Except for Michigan, the states with Democratic vacancies are all heavily Democratic. Rep. Lisa Blunt Rochester, D-Del., is widely seen as a potential successor to Carper in the Senate, and she said she spoke with him Monday morning.
“I said, ‘You patiently wait for me to get out of the way, and I’ll get out of the way … and I hope you run. And I hope you will allow me to support you in that mission.’ And he said, ‘Yes, I’ll let you support me.’ And so I go,” he said. He noted that reporters had to talk to him to confirm that he was running.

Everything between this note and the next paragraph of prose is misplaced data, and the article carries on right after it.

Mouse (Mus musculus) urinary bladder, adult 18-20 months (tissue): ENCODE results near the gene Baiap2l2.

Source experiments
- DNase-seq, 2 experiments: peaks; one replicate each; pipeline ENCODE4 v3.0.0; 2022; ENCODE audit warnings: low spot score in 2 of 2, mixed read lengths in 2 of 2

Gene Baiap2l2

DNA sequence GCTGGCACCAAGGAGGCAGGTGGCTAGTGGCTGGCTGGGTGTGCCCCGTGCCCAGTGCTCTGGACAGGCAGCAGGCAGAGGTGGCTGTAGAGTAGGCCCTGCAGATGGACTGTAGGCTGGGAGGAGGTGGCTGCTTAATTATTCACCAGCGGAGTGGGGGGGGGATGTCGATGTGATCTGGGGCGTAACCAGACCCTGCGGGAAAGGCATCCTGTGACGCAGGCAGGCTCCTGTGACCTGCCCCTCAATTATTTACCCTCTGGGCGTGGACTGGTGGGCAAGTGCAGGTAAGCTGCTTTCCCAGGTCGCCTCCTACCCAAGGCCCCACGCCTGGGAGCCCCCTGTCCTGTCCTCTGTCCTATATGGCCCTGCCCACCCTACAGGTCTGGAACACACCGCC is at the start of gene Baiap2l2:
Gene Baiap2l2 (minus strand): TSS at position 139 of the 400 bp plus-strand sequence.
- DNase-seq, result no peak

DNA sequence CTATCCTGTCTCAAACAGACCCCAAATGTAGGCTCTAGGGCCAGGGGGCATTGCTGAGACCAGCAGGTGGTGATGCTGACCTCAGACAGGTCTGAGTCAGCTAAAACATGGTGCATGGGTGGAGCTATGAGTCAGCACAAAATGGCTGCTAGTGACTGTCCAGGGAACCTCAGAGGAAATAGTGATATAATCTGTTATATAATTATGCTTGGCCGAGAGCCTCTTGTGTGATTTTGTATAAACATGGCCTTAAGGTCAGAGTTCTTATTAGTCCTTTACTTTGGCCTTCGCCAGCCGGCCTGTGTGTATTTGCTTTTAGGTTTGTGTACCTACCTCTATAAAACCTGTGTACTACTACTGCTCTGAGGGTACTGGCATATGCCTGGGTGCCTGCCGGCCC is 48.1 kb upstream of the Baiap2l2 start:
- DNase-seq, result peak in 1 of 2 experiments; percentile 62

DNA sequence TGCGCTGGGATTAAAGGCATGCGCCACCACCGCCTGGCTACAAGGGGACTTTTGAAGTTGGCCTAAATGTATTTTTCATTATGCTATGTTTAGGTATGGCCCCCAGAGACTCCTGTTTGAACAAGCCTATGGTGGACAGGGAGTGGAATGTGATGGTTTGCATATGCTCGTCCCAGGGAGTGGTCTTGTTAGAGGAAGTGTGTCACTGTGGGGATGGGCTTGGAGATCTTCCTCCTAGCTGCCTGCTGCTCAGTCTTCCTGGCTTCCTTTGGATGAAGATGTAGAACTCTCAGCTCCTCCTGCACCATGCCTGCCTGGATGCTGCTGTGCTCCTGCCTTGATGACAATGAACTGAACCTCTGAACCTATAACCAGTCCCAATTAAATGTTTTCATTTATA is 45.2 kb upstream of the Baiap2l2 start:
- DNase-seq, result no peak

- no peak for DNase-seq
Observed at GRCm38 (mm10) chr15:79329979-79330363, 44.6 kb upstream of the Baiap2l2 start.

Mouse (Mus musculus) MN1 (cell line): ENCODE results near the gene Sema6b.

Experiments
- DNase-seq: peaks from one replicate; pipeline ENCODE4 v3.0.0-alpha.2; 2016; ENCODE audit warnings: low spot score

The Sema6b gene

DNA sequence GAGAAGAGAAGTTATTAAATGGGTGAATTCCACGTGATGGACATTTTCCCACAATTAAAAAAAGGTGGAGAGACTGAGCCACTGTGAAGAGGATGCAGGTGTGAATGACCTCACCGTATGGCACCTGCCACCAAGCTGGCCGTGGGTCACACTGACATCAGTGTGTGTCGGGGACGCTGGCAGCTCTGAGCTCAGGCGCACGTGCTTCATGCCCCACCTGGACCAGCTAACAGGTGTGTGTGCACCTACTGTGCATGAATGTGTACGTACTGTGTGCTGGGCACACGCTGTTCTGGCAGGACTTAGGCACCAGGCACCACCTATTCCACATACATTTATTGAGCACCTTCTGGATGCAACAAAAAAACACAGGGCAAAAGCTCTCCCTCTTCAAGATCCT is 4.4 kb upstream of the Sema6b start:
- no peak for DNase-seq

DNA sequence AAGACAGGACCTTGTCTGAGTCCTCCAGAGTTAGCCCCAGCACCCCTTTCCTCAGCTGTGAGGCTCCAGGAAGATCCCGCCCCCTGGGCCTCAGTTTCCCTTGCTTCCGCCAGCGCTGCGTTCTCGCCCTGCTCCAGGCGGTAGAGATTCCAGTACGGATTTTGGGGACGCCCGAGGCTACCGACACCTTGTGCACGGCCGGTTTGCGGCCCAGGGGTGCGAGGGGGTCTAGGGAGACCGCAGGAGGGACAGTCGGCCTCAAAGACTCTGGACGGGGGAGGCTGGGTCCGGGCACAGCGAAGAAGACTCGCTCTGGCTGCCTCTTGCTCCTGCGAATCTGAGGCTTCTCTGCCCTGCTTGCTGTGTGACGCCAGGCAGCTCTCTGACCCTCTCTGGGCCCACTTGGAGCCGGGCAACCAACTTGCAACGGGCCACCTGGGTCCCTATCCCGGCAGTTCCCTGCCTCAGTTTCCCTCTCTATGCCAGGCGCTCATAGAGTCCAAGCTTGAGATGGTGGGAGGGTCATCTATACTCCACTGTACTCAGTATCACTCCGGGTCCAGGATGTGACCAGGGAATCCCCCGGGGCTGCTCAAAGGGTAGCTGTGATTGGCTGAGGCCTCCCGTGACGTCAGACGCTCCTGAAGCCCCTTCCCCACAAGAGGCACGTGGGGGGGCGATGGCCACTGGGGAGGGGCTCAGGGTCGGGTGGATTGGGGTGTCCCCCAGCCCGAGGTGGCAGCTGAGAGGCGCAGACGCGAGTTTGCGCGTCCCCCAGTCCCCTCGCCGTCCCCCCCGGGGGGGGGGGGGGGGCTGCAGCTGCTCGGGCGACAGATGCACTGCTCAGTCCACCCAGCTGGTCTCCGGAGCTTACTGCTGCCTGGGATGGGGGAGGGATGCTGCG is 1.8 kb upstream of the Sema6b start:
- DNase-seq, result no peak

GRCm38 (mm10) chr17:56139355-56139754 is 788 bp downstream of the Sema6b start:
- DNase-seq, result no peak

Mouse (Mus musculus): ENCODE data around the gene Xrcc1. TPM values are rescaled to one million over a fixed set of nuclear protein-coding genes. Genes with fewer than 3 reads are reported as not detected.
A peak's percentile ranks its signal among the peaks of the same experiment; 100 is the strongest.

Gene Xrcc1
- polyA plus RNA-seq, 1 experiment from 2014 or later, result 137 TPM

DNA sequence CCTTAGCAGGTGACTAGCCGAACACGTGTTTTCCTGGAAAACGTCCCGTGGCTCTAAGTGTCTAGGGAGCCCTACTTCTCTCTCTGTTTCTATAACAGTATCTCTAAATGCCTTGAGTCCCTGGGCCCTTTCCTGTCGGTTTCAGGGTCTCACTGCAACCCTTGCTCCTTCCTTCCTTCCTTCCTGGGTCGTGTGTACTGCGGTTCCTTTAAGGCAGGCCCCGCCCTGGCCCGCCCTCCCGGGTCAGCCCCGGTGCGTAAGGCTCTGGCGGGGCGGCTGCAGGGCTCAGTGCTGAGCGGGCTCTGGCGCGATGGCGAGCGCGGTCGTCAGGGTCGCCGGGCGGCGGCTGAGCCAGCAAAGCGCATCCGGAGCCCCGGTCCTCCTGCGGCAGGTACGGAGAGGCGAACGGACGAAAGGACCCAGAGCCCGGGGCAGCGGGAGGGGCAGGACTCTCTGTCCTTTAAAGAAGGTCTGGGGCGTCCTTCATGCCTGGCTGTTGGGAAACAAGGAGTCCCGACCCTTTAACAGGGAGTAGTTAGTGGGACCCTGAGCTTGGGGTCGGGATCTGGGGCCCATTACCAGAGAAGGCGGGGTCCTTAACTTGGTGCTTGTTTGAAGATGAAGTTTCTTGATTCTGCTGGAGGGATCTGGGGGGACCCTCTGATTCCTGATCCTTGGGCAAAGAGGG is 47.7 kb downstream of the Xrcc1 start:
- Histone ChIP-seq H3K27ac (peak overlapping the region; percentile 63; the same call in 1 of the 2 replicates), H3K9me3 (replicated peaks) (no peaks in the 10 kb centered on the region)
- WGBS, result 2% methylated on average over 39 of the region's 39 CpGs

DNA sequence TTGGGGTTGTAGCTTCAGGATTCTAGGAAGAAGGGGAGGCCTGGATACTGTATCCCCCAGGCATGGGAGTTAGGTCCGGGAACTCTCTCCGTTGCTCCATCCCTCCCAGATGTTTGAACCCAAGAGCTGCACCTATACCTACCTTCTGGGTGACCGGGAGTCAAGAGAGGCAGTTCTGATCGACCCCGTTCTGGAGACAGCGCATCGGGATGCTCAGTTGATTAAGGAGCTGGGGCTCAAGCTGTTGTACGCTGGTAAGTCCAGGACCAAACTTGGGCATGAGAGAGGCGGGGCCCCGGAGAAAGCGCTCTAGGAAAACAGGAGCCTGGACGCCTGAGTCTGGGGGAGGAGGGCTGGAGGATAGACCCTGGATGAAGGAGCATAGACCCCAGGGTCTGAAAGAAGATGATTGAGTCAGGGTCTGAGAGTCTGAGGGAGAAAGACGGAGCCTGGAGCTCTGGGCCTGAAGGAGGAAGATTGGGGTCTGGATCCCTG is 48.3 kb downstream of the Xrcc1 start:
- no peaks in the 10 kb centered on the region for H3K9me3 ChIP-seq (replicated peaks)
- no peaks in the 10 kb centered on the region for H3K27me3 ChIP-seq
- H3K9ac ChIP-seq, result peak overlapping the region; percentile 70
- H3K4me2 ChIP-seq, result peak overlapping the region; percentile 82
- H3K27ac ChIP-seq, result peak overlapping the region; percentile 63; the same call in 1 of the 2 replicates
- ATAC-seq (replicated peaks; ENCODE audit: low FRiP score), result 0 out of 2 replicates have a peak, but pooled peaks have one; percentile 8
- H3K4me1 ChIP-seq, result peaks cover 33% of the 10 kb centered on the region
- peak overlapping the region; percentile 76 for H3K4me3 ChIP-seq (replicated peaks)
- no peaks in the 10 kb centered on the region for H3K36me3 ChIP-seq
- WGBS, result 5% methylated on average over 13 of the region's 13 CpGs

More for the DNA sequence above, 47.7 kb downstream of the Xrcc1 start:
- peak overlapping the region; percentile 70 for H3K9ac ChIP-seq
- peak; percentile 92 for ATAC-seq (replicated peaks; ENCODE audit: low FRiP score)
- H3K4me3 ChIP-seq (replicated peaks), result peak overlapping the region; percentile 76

Carper, a one-time political wunderkind who was first elected to statewide office at 29, has held the Senate seat since 2001. He also served five terms in the House and two terms as Delaware’s governor.
In a sign that he is not planning another run, Carper raised just $195,000 between January and March of this year, according to Federal Election Commission filings. The only senators whose terms next year will be slightly extended are Cardin, who announced his retirement earlier this month, and Sen. Mitt Romney, R-Utah.
Carper is a centrist, pro-business Democrat. In 2018, he faced a challenge for the Democratic nomination from progressive community activist and Air Force veteran Kerri Evelyn Harris. Carper won the primary 65 percent to 35 percent.